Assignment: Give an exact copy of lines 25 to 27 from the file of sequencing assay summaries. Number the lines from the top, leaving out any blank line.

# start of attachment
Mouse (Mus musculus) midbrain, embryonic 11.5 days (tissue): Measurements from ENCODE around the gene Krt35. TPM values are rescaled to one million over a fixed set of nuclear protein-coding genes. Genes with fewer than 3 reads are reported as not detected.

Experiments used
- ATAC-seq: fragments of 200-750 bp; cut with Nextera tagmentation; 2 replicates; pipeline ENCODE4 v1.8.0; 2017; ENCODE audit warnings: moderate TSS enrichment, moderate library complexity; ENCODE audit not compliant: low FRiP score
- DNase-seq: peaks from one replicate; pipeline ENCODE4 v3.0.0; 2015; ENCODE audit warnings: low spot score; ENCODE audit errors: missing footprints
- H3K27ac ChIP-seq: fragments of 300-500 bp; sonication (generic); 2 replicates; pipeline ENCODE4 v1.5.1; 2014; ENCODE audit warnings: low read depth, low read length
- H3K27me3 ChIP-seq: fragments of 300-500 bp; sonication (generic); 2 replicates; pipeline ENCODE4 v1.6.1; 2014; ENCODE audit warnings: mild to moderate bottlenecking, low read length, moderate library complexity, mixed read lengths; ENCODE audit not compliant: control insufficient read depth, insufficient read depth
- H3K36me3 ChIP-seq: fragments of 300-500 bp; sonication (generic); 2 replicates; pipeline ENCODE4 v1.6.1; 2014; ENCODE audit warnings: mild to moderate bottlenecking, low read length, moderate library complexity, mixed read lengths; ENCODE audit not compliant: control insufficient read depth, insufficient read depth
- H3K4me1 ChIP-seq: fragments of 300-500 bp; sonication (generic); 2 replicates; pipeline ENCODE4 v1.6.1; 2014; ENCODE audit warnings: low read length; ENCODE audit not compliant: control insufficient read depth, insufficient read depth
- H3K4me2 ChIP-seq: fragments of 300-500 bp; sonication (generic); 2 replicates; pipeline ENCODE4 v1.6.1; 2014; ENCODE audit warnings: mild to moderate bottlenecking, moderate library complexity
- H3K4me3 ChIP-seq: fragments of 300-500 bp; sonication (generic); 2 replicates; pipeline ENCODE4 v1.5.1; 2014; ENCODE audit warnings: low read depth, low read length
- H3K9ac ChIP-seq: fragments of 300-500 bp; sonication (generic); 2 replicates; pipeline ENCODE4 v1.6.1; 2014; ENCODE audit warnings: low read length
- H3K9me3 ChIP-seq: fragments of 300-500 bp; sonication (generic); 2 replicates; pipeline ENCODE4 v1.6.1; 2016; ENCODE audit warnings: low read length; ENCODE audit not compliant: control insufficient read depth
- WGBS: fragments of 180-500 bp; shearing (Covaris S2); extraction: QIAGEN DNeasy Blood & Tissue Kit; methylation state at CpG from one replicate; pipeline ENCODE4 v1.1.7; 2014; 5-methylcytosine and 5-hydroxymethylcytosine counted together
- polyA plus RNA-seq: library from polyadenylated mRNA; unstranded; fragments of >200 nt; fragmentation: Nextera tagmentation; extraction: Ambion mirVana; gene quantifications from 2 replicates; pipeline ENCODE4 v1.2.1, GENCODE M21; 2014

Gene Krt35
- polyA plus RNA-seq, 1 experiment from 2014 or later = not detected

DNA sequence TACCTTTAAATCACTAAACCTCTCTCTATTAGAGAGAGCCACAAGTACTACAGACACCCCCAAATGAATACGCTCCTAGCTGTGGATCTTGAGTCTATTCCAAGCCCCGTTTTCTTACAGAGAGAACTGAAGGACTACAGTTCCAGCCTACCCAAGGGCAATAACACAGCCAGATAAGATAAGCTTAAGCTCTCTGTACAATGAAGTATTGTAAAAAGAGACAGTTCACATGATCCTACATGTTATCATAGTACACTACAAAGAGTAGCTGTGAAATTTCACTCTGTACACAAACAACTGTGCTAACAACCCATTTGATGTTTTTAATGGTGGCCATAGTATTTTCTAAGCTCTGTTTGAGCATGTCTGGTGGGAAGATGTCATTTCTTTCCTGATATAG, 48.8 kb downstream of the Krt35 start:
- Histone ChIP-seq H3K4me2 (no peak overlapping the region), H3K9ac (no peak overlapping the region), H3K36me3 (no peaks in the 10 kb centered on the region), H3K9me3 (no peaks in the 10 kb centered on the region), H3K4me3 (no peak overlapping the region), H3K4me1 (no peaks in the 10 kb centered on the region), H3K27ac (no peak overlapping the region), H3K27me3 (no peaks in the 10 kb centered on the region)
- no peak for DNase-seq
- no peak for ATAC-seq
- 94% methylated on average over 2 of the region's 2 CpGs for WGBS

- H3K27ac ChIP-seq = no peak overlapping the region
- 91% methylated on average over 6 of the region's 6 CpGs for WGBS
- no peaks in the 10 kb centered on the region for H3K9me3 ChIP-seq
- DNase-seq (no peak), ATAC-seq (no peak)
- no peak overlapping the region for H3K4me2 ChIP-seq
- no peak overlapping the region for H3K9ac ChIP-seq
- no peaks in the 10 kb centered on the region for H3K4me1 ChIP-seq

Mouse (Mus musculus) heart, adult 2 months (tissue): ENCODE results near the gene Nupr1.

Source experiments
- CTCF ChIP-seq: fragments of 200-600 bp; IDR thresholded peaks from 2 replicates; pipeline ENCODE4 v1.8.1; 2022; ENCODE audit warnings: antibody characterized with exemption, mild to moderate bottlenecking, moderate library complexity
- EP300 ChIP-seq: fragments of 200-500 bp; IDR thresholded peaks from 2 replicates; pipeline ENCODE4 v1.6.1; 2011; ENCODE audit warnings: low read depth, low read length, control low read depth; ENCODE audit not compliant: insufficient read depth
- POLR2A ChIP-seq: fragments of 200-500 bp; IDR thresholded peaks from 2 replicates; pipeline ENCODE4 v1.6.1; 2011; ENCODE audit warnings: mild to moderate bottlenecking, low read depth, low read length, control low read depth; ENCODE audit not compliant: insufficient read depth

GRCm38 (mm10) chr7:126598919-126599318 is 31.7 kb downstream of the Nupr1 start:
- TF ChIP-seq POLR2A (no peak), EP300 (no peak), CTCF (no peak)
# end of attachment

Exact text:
- DNase-seq (no peak), ATAC-seq (no peak)
- no peak overlapping the region for H3K4me2 ChIP-seq
- no peak overlapping the region for H3K9ac ChIP-seq